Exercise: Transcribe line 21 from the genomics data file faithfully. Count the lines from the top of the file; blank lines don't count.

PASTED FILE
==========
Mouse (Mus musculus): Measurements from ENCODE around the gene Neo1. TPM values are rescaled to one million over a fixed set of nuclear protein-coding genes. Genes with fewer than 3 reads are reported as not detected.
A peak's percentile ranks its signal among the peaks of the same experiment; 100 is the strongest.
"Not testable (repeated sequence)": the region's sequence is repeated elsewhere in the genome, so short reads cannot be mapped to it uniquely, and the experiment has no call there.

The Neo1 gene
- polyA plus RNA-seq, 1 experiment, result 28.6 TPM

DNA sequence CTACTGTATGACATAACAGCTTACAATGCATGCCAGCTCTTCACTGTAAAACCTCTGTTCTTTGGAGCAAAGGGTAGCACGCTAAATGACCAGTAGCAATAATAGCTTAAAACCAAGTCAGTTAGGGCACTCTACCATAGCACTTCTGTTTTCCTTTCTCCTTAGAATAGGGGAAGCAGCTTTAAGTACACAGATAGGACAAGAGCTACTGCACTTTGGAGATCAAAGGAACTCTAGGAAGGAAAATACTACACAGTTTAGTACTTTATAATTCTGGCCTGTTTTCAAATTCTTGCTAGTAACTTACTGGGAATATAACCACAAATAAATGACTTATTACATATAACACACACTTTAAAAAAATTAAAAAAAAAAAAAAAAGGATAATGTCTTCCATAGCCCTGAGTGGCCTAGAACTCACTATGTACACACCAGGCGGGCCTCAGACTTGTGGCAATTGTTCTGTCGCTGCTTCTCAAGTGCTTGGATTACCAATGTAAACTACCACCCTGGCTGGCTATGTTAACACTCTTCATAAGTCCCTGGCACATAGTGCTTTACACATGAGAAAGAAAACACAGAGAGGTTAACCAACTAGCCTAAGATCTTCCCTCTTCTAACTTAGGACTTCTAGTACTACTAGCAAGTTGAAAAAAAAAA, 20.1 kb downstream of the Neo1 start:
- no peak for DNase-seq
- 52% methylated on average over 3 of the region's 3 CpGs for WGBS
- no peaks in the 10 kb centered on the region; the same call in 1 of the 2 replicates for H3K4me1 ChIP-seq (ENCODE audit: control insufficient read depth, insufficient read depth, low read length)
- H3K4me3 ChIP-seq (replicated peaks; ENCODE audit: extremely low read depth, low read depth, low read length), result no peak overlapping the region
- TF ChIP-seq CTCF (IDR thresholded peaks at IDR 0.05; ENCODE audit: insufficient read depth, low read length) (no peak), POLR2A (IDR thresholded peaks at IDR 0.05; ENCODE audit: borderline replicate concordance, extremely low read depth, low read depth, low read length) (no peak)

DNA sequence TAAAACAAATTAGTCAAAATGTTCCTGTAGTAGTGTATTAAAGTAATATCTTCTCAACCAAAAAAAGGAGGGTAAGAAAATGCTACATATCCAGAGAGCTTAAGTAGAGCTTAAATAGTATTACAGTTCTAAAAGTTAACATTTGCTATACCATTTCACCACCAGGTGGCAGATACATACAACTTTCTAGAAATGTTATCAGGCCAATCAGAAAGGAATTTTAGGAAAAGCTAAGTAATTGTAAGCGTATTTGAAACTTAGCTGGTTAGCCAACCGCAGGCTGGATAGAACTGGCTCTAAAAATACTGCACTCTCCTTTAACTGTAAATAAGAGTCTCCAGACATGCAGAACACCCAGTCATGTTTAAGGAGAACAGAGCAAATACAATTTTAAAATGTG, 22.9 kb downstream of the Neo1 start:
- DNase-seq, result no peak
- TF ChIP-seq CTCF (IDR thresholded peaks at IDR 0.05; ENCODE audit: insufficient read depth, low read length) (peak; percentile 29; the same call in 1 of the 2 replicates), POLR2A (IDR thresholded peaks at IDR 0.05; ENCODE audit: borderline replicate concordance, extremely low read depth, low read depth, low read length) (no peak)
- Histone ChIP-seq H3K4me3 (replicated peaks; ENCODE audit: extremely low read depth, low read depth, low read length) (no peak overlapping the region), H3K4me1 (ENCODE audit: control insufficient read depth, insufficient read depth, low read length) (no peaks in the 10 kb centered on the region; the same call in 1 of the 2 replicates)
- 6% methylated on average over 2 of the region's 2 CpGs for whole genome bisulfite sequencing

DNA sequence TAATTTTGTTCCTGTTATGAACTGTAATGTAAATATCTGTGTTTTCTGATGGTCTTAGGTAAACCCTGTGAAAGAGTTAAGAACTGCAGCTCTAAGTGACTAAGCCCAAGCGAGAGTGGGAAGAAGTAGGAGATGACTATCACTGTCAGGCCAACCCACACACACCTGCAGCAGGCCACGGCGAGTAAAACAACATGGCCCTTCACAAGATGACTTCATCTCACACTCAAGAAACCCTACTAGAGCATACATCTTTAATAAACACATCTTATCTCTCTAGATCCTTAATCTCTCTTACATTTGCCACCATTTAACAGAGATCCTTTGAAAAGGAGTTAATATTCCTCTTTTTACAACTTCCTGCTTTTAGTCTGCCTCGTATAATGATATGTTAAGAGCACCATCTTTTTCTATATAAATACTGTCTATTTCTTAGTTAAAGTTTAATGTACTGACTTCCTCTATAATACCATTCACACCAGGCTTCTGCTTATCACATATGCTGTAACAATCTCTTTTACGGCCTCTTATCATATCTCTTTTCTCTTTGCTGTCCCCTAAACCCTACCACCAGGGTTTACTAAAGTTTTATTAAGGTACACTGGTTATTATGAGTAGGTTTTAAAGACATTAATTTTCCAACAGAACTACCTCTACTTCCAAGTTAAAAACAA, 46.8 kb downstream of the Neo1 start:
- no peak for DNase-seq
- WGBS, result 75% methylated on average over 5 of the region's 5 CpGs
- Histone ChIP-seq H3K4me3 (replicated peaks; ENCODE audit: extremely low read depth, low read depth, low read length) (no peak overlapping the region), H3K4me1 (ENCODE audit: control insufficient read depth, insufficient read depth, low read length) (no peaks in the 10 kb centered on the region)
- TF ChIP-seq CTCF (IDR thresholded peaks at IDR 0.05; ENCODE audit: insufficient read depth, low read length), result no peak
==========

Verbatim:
- TF ChIP-seq CTCF (IDR thresholded peaks at IDR 0.05; ENCODE audit: insufficient read depth, low read length), result no peak